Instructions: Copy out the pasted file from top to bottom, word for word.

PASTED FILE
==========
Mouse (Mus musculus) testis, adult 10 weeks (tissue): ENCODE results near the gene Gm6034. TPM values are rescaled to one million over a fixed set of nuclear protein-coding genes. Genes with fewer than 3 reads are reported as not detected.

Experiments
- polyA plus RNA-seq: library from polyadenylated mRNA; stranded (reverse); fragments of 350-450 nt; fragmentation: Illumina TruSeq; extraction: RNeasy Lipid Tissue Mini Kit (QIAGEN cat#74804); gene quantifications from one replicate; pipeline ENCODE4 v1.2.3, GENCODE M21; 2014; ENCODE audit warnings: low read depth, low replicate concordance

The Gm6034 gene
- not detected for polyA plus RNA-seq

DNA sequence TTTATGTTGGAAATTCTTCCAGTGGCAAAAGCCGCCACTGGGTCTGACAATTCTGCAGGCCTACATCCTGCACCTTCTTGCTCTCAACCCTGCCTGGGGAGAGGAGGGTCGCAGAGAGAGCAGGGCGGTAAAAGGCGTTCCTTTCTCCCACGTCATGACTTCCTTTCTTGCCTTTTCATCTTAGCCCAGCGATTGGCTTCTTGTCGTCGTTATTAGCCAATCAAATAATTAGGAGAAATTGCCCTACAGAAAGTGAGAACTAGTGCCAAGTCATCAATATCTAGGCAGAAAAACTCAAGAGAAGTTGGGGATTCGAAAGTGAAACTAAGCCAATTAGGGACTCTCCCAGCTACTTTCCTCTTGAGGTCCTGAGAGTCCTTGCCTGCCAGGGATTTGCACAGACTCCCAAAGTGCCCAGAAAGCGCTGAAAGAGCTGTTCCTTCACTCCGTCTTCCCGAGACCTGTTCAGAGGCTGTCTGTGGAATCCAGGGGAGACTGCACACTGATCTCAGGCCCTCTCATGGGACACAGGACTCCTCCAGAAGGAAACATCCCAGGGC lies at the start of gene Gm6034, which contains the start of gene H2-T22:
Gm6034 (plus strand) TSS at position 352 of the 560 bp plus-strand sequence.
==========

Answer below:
Mouse (Mus musculus) testis, adult 10 weeks (tissue): ENCODE results near the gene Gm6034. TPM values are rescaled to one million over a fixed set of nuclear protein-coding genes. Genes with fewer than 3 reads are reported as not detected.

Experiments
- polyA plus RNA-seq: library from polyadenylated mRNA; stranded (reverse); fragments of 350-450 nt; fragmentation: Illumina TruSeq; extraction: RNeasy Lipid Tissue Mini Kit (QIAGEN cat#74804); gene quantifications from one replicate; pipeline ENCODE4 v1.2.3, GENCODE M21; 2014; ENCODE audit warnings: low read depth, low replicate concordance

The Gm6034 gene
- not detected for polyA plus RNA-seq

DNA sequence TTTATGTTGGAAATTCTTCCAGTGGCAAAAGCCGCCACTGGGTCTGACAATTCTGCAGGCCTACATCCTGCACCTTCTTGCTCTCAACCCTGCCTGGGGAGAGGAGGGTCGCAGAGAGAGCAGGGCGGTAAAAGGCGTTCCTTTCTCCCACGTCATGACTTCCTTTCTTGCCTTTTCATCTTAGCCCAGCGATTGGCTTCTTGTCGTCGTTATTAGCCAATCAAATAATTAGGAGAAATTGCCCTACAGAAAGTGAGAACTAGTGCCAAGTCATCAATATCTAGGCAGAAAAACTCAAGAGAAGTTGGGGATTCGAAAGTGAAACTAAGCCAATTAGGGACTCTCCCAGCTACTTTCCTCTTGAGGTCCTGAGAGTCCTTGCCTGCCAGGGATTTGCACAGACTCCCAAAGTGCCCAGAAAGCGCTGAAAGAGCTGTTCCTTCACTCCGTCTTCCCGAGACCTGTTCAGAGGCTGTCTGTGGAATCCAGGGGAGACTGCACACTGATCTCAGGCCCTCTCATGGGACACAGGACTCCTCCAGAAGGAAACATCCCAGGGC lies at the start of gene Gm6034, which contains the start of gene H2-T22:
Gm6034 (plus strand) TSS at position 352 of the 560 bp plus-strand sequence.